The other night my son and I were chatting and my new journey to health and wellness came up, including the challenges that I face particularly with the physical activity thanks to my current limitations. Last week I went balls to the wall with the walking only to collapse over the weekend. My “bounce back” time has increased exponentially, and it’s frustrating the shit out of me.
It’s still such a chore to do the work necessary to meet my goals.I mentioned this to my son, who has done athletic training before in high school gymnastics and then kung fu classes as an adult. “I just can’t wait for it to get easier,” I lamented, since it’s still like trudging uphill through molasses.
“It’s like that quote,” he tells me. “‘It doesn’t get easier. You get stronger.'”
I knew in that moment that was going to be my blog topic for the week.
Like his father before him, he has a passion for physical activity that bypassed me completely. It was just never a part of my childhood, never modeled to me by those closest to me. My parents weren’t physically active. My dad was much older and disabled, my mom worked full-time to support the family. Like so many Southerners, many of the celebrations we had centered around food. If we traveled, we didn’t go camping or hiking. We went to see relatives, other older, Southern folk who cooked good ol’ comfort food, enough for an army.
There were no physical games to play, and any of the games I played in school were stressful. When you are hard-wired for anxiety, a simple children’s game like Duck Duck was an ongoing nightmare. These were obligatory, too, which deeply tests my Personal Choice Boundary. After you’ve had your consent taken away, doing things you don’t want to do because you have no choice leaves a bitter taste in your mouth. So the Presidential Fitness Tests that began when I was 10 at once became the bane of my existence. Run a mile? Are you crazy? The only running I ever did was to escape mean dogs.
Then, beat me if you can.
Though I grew up in 70s/80s, I didn’t have roller skates or a skateboard. I went to a roller rink exactly once, in 1981 or thereabouts. I enjoyed it because of the music, but I couldn’t get myself coordinated enough to maneuver the silly things. I knew that would come with practice, so I asked for some skates for Christmas.
I got a lamp. Such was my childhood.
There were only three physical activities I enjoyed. I liked jumping rope (before I got boobs anyway,) though I couldn’t Double-Dutch to save my life. I’m just not coordinated at all, which is one of the reasons I don’t dance. It’s like my body and I aren’t exactly friends. I tell it to do one thing, and it gives me something entirely different. I’ve become subconscious to it to the point of paralysis. The only way you’ll find me dancing is if I’m locked in a safe room where no one could ever possibly catch me attempting such foolishness.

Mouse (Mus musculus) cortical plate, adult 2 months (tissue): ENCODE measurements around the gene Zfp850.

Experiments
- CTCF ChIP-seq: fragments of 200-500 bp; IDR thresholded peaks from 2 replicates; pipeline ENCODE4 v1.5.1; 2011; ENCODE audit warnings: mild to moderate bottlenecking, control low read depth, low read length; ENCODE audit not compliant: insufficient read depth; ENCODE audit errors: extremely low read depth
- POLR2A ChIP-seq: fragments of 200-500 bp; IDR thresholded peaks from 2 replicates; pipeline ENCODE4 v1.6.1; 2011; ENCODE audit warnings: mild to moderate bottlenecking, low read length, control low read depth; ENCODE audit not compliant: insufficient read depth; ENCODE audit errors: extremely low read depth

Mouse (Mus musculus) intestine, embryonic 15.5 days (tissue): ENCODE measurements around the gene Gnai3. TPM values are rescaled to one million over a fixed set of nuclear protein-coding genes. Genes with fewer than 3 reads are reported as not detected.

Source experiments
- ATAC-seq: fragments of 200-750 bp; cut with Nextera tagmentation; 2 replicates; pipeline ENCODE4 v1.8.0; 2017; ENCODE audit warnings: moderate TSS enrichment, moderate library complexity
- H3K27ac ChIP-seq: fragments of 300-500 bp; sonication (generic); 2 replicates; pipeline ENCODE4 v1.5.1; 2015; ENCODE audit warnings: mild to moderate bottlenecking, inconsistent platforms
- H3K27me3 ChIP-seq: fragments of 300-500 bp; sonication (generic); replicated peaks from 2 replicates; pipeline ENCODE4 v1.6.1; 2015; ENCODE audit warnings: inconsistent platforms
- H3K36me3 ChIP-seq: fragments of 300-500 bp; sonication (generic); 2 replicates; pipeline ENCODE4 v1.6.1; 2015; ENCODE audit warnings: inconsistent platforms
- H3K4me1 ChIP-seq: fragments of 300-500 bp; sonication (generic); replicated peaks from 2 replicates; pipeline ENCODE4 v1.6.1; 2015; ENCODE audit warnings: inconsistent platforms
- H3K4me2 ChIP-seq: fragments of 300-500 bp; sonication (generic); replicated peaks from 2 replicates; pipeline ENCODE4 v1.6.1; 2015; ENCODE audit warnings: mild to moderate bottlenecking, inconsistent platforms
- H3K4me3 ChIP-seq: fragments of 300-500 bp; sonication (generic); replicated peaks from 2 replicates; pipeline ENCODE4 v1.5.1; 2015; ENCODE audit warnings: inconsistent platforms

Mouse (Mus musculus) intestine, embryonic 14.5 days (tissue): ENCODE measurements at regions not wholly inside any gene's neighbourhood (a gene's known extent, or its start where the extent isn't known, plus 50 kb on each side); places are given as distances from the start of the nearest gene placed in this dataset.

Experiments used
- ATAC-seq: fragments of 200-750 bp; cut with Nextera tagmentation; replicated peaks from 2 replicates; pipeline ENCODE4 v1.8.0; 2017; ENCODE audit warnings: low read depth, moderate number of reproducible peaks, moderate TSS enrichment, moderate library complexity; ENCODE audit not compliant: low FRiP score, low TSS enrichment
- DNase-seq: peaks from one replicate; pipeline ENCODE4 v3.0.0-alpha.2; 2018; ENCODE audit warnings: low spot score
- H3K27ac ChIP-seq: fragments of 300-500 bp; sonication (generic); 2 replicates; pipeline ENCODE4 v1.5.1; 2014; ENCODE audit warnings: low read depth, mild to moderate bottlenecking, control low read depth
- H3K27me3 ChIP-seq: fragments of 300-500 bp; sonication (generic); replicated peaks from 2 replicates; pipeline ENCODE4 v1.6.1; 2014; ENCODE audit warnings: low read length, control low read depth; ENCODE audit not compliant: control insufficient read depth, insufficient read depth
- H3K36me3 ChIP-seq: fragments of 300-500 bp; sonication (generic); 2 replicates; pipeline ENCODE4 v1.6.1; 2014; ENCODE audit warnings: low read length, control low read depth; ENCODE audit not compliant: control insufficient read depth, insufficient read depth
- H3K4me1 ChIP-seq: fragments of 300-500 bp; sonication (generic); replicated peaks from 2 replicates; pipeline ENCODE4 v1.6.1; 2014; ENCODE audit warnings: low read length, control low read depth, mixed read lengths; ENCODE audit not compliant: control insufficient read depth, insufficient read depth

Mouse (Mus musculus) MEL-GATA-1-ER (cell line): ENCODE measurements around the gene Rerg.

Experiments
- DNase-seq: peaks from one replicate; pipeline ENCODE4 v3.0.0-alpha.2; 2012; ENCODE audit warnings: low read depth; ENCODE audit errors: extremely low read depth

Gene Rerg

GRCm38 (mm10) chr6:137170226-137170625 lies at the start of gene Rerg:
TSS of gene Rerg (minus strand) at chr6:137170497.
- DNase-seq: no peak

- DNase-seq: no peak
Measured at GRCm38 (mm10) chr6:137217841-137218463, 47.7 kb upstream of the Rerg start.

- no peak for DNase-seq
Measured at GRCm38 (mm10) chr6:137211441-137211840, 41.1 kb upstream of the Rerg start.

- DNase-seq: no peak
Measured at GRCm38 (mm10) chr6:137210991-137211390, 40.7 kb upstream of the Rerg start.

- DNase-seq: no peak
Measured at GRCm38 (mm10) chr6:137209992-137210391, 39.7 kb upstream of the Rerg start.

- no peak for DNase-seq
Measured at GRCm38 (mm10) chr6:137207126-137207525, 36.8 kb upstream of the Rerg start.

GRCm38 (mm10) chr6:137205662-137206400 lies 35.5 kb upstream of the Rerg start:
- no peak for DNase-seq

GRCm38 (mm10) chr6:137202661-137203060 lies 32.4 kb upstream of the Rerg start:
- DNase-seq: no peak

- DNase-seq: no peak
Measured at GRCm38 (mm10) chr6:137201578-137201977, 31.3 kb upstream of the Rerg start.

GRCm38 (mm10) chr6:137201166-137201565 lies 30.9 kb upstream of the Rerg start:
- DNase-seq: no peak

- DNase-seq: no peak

I also enjoyed the game Four-Square, mostly because it was a game where my size didn’t compromise me. I could play it and I could win. This was important. After my dad’s encouragement silenced, I felt like I had ended up in Loserville. I had plenty of detractors to laugh at me when I stumbled. It almost felt as if they expected me to, like they were waiting for it so they could pounce all over it with sadistic glee. And it’s tough being a living, breathing punchline. Hence why so many fat people don’t (insert public activity here).
If you haven’t watched the new NBC hit series “This is Us,” it stars an overweight actress whose battle with her body and her self-image is a huge part of the show. Her twin brother is an actor known for his impressive physical appearance, and she, by default as his right-hand gal, ended up going to a major Hollywood party at his insistence, even though conventional wisdom suggests people like us would not fit in at such an event. He needed her there and, thanks to her boyfriend’s insistence that they go, she went. Said boyfriend, Toby, is also a big guy who gives zero fucks what anyone thinks of him, so he hit the dance floor with gusto, ready to get down amidst the most beautiful people in the industry.
Kate was much slower to follow. Why? Her entire perspective shrunk to the whispers, the murmurs, the barely concealed laughter and amusement. All she could see/hear were the detractors, those who couldn’t WAIT till she got on the dance floor so they could snicker over the fat chick “trying” to dance.
You’ve probably seen Hairspray. You know what I’m talking about. The detractors are everywhere.
So naturally Kate hesitated. Why put yourself on display like that? You might as well walk right in front of a firing squad. There’s no fun to be had when you’re the butt of the joke. It took her quite a few drinks to muster the nerve to join fun-loving Toby on the dance floor, because that’s the job of booze – to lower one’s inhibitions and raise one’s DGAF.
I totally get that. I’ve danced publicly exactly three times, and alcohol played a part in each and every one, including my wedding dance.
The third activity I enjoyed was leg wrestling, which we did around fifth or sixth grade. Jeff will have to chime in here since his memory isn’t quite as fractured as mine. It was in elementary school, though, and I remember enjoying it because I was killer at it. My leg strength, to this day, is phenomenal – thanks mostly to carrying all of me around day after day. I was flipping people left and right, like some kind of prize-fighter, which at long last restored the admiration and acceptance I had lost. I only got flipped once myself, by some skinny kid, and I remembered thinking, “What the hell just happened?”
I liked winning. Winning felt good. I was gaining respect in a way I hadn’t ever been able to in a P.E. class before that. When I was eight, I was the slowest runner and the easiest pick for Duck Duck Goose. By the time I was 11 or 12, I was a beast who could take you out.
I liked that. Apparently Ginger + Time = Badassery.
I’ve always had very high standards for myself. I don’t just want to do a good job. I want to dazzle you. And I can’t do that if I’m falling down on my ass because I can’t skate, or making you double over in laughter because I can’t dance.